Sesame Place
May 27, 2019

copyright Jay Ducharme 2019

When we arrived back at our Lancaster cottage after our day at Hersheypark, I checked online for tickets to our next destination: Sesame Place in Langhorne. Although I loved Sesame Street -- especially the Muppets -- when I was a kid (I could still remember the first year of the show when Oscar the Grouch was orange), I wouldn't have normally bothered making a special trip to this park. It was basically on our way home, which helped. But in 2018, the park installed their first wooden roller coaster, Oscar's Wacky Taxi, built by the Gravity Group, the company responsible for Quassy's terrific Wooden Warrior and Storyland's infamous Roar-O-Saurus. So I figured the park was worth a stop just for that. But my jaw dropped when I saw the admission: $75! The park was only 14 acres of kiddie rides, but they were charging Cedar Point prices. Luckily they were offering a special Memorial Day online 50%-off discount. So I ordered two tickets. Their site kept freezing up when I tried to pay. I checked my bank, and the order did go through. So I had to call the Sea World customer service number (since Sea World, also owner of the Busch parks, was the operator) to straighten that out. They e-mailed me the bar codes for the tickets.

The next morning, Karen and I packed up the car and left our little cottage. There still was no one in the lodge office, so we left the key in our room and went to the nearby gas station to get ice for our cooler. If Sunday in Amish country made it difficult to find a place to have breakfast, Memorial Day was even worse. Nothing in the area was open. So we hit the road at 8:00 and assumed we'd be able to find a restaurant along the way.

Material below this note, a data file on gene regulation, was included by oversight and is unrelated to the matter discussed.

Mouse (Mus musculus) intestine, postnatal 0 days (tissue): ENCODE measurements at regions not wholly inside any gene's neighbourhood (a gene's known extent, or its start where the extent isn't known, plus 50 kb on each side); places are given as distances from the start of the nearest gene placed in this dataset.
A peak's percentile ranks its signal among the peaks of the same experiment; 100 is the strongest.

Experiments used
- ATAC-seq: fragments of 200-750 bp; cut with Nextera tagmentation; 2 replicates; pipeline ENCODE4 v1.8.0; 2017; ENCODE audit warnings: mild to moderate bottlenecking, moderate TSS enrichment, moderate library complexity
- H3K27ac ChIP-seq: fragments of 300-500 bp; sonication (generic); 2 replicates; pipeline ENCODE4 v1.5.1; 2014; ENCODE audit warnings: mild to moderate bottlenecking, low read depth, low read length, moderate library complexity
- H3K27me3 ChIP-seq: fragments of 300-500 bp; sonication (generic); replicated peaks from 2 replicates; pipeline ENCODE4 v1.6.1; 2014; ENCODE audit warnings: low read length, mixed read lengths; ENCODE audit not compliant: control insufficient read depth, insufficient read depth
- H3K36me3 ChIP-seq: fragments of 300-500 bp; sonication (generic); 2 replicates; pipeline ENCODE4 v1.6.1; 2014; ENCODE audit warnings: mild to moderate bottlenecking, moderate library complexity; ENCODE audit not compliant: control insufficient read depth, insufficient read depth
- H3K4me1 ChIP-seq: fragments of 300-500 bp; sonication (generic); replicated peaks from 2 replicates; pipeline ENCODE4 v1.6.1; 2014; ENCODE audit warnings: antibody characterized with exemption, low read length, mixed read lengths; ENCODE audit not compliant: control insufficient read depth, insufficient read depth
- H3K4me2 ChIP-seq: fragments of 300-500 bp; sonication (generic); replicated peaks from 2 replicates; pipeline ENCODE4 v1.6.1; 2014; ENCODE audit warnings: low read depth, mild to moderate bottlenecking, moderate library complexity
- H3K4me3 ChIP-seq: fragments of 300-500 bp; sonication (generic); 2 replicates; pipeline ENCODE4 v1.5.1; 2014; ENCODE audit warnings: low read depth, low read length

We arrived in Langhorne about an hour-and-a-half later and couldn't seem to find the park, even with GPS. Finally we noticed a small sign on a corner that read Oxford Valley Mall. Below that type, barely legible, was a thin orange strip with a small mention of Sesame Place. I did a search of nearby breakfast restaurants, but the only thing that came up was University Grill which turned out to be a hospital cafeteria. Karen spotted a Burger King down the road, so we went there. It was the best-appointed fast food restaurant I've ever seen. It looked more like cross between an Irish pub and an upscale restaurant. I had pancakes and a hash brown. Karen had an egg sandwich and hash browns. It was pretty good, especially by fast food standards.

We then followed that small sign around a corner and past some office developments where we finally encountered the park. It was really easy to miss. The parking lot was on one side of a four-lane highway and the park itself was on the other. We could have paid the upcharge for "preferred" parking on the park side of the highway, but the general lot was actually closer to the entrance. We just had to cross that highway. There was a pedestrian light with a button at the crosswalk. I couldn't imagine that being a good long-term solution with all the traffic. Like Six Flags New England, the park should have built a pedestrian bridge across the highway.